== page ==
is a mysterious and intriguing story from the beginning. Basically, four people spend the summer in a haunted house, weird things happen, and it all ends in tragedy.
But is the house really haunted? Jackson never really says for sure, and in fact, she seems to deliberately write in contradictory evidence that never leaves a clear answer (which I think is part of the magic of the book). In some ways, we are inclined to believe that the house is actually alive, that it has gained sentience, albeit a malevolent sentience; that the house wants to consume its new occupants, as it has with past occupants. This is clearly implied.
Yet, there is ample evidence to support that there is in fact a ghost; a lost human soul, or souls, that pound on doors, write on walls, and walk through the grass outdoors. But if this is the case, there is no logical reason to assume that the house is both haunted and sentient, yet we still cannot fully discredit the house-sentience theory. If it is haunted, why must the ghost pound on doors and walls? Why can’t it just enter the room of its own free will (as it does in a later scene I will not reveal here)? We simply do not know, and Jackson never tells us. (Again, I think a male writer would have attempted to offer an explanation in order to show the reader how clever he was.)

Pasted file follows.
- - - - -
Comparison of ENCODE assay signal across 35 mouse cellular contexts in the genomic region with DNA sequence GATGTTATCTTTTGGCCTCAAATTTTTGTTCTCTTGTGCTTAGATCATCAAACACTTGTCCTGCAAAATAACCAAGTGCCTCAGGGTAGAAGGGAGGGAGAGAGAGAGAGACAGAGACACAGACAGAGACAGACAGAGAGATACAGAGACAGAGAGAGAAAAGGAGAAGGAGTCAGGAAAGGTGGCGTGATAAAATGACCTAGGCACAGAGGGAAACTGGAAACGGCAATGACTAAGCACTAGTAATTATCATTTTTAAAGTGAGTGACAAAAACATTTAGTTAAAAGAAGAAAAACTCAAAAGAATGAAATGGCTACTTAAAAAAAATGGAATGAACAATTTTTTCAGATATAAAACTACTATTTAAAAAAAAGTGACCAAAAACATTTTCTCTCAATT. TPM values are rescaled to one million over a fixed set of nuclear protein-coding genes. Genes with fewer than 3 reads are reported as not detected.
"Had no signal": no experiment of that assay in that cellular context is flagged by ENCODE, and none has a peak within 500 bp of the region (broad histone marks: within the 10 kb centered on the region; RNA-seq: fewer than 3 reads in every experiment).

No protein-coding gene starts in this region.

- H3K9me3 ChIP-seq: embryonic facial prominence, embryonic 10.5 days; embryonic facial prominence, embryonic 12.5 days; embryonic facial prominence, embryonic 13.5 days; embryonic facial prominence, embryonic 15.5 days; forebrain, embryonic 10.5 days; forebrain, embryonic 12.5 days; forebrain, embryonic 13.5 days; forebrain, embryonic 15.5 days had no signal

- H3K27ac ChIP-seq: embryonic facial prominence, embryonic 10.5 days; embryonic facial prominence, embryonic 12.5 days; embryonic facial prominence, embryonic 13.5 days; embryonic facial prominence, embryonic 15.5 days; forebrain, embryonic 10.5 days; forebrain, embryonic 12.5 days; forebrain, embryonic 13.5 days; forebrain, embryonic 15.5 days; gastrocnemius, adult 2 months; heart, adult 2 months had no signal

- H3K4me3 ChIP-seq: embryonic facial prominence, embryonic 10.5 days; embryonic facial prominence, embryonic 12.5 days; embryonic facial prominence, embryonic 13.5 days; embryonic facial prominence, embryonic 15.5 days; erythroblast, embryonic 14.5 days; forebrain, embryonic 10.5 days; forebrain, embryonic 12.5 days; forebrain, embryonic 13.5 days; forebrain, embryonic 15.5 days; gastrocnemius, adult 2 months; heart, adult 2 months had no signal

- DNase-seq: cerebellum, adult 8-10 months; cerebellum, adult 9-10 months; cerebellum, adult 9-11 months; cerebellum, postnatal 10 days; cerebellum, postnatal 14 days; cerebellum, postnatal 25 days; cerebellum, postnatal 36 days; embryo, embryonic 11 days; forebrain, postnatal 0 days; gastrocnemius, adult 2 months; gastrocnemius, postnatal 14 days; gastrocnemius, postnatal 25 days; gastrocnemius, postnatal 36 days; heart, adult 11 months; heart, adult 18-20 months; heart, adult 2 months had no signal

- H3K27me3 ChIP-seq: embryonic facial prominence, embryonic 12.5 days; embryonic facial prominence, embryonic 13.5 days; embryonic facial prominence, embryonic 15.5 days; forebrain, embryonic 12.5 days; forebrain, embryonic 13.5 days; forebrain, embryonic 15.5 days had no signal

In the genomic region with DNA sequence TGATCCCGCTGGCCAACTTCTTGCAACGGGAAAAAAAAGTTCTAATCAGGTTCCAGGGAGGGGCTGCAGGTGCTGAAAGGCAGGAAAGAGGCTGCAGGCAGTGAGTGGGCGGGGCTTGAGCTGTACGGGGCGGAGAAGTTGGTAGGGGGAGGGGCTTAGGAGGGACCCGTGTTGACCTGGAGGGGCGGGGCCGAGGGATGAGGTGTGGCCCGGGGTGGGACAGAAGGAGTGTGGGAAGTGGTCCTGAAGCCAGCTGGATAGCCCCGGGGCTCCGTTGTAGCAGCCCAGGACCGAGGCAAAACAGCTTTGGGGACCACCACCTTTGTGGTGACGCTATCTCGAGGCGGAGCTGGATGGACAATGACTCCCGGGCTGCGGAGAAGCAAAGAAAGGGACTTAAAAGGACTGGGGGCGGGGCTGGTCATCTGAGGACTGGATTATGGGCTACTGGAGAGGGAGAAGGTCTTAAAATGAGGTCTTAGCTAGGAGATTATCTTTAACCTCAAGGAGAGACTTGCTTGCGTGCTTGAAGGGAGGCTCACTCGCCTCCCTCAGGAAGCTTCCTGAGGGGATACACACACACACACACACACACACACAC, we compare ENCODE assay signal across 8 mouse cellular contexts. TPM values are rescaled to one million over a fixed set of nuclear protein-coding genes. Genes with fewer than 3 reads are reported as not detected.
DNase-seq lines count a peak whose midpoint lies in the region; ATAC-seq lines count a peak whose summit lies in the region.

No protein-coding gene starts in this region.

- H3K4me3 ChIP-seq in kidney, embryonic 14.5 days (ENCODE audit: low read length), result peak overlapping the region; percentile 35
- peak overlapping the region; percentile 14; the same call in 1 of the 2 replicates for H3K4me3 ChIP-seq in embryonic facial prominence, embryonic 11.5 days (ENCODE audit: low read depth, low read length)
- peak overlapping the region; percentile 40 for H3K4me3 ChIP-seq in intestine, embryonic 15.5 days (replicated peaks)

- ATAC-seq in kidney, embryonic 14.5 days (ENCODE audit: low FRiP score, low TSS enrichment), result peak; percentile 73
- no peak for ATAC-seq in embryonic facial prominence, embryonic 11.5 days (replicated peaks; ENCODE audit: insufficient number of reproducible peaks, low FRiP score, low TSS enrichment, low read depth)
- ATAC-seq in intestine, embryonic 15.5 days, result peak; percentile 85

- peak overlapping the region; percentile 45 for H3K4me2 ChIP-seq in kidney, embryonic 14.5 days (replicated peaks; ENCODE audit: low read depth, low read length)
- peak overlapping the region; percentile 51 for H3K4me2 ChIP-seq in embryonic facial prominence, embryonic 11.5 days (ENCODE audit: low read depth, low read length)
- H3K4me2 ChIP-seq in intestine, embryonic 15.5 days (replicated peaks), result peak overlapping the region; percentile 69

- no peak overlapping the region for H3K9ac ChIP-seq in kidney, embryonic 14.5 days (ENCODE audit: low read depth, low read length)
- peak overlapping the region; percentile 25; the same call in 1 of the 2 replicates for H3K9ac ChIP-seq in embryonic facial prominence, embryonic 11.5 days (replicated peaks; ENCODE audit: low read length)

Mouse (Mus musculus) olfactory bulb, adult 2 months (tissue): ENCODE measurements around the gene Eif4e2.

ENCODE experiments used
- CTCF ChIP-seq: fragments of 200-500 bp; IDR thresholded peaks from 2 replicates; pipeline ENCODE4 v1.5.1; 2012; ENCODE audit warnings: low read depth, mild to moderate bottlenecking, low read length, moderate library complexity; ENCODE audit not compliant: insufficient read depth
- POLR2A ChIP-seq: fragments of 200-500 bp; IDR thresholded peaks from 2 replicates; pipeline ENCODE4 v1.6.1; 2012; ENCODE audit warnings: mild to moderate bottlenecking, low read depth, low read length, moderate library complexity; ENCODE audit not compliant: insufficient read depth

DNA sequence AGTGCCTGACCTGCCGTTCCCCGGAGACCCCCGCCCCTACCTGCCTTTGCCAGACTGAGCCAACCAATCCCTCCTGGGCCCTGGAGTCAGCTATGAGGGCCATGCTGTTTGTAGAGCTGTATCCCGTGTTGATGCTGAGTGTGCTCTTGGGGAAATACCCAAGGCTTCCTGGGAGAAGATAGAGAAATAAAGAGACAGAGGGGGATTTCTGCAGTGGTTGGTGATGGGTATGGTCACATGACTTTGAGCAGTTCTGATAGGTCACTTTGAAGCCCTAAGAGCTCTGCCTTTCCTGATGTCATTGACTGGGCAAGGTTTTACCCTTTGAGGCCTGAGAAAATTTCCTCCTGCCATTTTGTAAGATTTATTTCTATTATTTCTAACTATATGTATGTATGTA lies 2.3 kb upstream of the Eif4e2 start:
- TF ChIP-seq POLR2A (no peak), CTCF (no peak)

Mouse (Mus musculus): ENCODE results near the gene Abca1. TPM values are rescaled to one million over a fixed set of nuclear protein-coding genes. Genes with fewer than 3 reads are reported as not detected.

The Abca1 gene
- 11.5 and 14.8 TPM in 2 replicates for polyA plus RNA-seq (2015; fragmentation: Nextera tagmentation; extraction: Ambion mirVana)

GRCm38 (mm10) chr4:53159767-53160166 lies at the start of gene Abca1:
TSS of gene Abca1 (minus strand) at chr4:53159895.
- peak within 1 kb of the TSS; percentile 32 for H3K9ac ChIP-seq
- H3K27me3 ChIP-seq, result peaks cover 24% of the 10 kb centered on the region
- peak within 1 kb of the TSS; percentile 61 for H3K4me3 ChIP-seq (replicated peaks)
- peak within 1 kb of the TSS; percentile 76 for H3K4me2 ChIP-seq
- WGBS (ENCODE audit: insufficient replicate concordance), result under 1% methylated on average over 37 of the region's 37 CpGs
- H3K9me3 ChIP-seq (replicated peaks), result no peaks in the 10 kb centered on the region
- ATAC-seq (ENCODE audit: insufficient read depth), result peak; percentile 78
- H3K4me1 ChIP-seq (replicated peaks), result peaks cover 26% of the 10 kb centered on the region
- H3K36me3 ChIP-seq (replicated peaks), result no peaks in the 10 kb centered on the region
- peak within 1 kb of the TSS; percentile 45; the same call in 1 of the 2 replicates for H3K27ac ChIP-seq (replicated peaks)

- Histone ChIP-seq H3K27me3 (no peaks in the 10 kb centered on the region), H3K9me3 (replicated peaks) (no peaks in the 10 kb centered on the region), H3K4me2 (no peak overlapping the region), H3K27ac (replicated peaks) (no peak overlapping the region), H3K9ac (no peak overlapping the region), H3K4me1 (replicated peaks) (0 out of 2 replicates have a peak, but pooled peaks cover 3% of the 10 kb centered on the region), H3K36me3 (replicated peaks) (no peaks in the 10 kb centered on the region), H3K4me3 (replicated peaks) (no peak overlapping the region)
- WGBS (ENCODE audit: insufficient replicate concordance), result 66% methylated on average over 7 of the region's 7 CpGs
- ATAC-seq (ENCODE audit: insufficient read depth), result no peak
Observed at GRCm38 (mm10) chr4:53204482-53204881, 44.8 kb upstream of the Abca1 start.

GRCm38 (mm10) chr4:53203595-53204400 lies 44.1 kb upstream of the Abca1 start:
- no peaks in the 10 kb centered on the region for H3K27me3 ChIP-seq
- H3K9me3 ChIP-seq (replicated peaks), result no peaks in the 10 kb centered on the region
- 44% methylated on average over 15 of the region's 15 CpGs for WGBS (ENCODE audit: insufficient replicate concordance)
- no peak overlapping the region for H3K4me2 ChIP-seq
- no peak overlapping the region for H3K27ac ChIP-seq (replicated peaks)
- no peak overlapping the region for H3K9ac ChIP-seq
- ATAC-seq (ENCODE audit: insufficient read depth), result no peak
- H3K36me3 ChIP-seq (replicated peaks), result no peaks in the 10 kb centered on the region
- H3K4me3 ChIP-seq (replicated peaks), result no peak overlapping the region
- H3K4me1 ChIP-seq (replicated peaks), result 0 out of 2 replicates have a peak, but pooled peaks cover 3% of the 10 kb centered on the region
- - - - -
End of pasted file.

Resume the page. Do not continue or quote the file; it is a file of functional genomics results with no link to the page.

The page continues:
Or if the house is sentient, how is it that it can make human noises and write in English on its own walls?
Lastly, it could be that neither of these above theories is correct. A less overt but equally possible theory is that there is really nothing supernatural going on, but instead the house acts somehow as a conduit or amplifier for human emotion, angst, or despair. I put forth this theory because of the obvious parallels between Eleanor’s insecurities and inner guilt over the death of the mother, and the actual manifest phenomenon inside the house itself.
We know that her mother died while knocking on the wall for Eleanor to come help her, and the first manifestation or disturbance in the house is a knocking on the walls. It is when Eleanor begins to get mad at Theo that Theo’s clothes get smeared with blood and the writing on her wall appears. Additionally, we know that Eleanor wants to stay at Hill House, and the manifestations inside the house seem to indicate that it too wants her to stay. Nor should we overlook the fact that all the paranormal activity seems to focus around Eleanor herself. (There are other scenes in the book which support this theory, like the first night that Nell and Theo spend together in the same room, or when three of them go down to the brook towards the end of the book. But I don’t want to give them away by telling what happens.)